What is auto insurance?

What is auto insurance?

Basic personal auto insurance is compulsory by most states and provides you with some financial protection in the event of an accident. But is this enough? what are the options? Learn how car insurance works and what type of coverage is available.

Understanding Auto Insurance – The Basics

Auto insurance is a contract between you and the insurance company that protects you from financial loss in the event of an accident or theft. In return for paying your premium, the insurance company agrees to pay your loss as stated in your policy.

Provides coverage for auto insurance:

Property – such as damage or theft of your car
Liability – Your legal responsibility to others for bodily injury or property damage
Medical – Cost of treatment of injuries, rehabilitation and sometimes wages and funeral expenses
Basic personal auto insurance is mandated by most US states, and laws vary. Auto insurance coverage is priced individually (a la carte) so that you can customize the amount of coverage to suit your exact needs and budget.

Policies are usually issued for a time frame of six months or a year and are renewable. The insurance company sends a notice when it is time to renew the policy and pay its premium.




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What and under what circumstances is covered under my auto insurance?

Your auto policy will cover you and other family members on your policy, whether your car or someone else’s car (with their permission). If someone on your policy is not driving your car with your consent, then your policy also provides coverage.

Your personal auto policy only includes personal driving, whether you are starting work, driving or traveling. If you use your car for commercial purposes it will not provide coverage – for example, if you deliver pizza.

Personal auto insurance also will not provide coverage if you use your car to provide transportation to others through a ride-sharing service like Uber or Lyft. However, some auto insurers are now offering supplemental insurance products (at an additional cost), extending coverage for vehicle owners providing ride sharing services.

Is auto insurance coverage mandatory?

Auto insurance requirements vary from one state to another. If you are financing the car, your lender may also have its own requirements. Almost every state requires car owners to carry:

Bodily injury liability – which covers the costs associated with injuries or death that you or another driver incurs while driving your car.
Property damage liability – which reimburses others for damage that is caused by you or any other vehicle or other property driving your vehicle, such as a fence, building or utility pole.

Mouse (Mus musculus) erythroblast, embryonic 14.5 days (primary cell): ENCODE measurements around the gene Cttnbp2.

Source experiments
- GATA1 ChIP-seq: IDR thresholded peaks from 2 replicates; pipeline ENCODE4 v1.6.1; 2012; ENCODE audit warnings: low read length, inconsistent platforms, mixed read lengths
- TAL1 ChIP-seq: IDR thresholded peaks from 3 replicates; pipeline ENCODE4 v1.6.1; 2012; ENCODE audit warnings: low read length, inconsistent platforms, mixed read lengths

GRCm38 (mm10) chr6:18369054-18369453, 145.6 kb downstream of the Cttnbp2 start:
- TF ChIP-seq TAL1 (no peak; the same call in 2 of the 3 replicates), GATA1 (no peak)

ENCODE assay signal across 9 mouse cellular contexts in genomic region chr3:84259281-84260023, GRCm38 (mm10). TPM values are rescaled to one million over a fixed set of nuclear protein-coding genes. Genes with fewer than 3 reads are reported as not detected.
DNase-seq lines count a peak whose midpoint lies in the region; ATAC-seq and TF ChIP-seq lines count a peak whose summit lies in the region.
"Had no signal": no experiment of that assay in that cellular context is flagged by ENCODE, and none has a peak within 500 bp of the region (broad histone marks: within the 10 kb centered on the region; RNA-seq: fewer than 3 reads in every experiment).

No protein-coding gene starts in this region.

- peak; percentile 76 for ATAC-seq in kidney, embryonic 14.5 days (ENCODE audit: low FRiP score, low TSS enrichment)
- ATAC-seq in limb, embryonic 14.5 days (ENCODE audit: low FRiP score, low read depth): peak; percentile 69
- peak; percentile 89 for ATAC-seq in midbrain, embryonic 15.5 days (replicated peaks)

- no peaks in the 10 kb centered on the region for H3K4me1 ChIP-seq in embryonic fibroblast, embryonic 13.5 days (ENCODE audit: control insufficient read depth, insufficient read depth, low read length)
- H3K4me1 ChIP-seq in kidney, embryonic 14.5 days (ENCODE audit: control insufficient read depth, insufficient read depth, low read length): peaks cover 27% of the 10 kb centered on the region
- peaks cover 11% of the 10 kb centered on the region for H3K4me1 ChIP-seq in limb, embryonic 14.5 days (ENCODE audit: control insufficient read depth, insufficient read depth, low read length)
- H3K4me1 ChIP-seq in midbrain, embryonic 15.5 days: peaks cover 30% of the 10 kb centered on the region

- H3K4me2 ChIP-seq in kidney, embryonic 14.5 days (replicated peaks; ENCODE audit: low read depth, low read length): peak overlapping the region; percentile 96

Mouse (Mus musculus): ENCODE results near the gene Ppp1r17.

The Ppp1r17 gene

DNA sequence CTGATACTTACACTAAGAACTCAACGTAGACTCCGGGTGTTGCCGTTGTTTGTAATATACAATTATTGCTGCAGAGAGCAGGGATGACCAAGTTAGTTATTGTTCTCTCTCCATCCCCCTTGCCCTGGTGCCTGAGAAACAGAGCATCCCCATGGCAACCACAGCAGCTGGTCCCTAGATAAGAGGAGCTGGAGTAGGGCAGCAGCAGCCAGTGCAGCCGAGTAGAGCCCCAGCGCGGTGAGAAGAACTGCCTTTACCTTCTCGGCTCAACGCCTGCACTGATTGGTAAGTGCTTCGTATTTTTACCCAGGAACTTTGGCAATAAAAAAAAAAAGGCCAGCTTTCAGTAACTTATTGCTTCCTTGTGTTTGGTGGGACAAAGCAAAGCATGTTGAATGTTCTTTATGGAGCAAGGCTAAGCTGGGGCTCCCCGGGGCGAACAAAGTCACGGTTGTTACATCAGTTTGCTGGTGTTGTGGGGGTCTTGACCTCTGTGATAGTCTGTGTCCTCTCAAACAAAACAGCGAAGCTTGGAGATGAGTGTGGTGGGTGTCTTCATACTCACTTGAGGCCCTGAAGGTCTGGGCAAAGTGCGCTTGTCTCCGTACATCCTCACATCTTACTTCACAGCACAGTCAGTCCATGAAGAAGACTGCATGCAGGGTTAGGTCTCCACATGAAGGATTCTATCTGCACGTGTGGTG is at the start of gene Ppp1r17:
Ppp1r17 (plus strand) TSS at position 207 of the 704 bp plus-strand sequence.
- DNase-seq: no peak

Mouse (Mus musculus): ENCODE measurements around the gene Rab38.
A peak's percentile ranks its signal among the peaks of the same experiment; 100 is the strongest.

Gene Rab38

Additionally, many states require you to carry:

Medical Payment or Personal Injury Protection (PIP), which provides reimbursement of medical expenses for injuries to you or your passengers. It will also cover lost wages and other related expenses.
Motorist coverage reimburses you without a license when an accident does not occur to the auto driver, or in the case of a hit-and-run accident. You can also buy under the insured motorist coverage, which will be incurred if another driver lacks sufficient coverage to pay the costs of a serious accident.
Even if PIP and unlicensed motorist coverage are optional in your state, consider adding them to your policy for greater financial security.

What other types of auto insurance coverage are specific?

While most basic, legally mandated auto insurance covers the damage to your car, it does not harm your own car. To cover your car, you should consider these alternative coverage:

A collision reimburses you for damage to your car that results from a collision with another vehicle or other object, such as a tree or railing – when you are at fault. While collision coverage will not reimburse you for mechanical failure or general wear-and-tear on your car, it will cover damage from pits or from rolling your car.
Extensively provides coverage against theft and damage due to fire, floods, vandalism, hail, falling rocks or trees and an event in addition to other hazards – even the grip of an asteroid!
Glass coverage provides coverage from windshield damage, which is common. Some auto policies include glass coverage without reductions, including side windows, rear windows, and glass sunroofs. Or you can buy complementary glass coverage.

What is interval insurance and do I need it?

Collisions and sweeping only cover the market value of your car, not what you paid for it – and new cars depreciate quickly. If your car is completely gutted or stolen, there may be a “gap” between what is owed on the vehicle and your insurance coverage. To cover this, you can buy differential insurance to pay the difference. Note that for leased vehicles, differential coverage is typically rolled into your lease payments.



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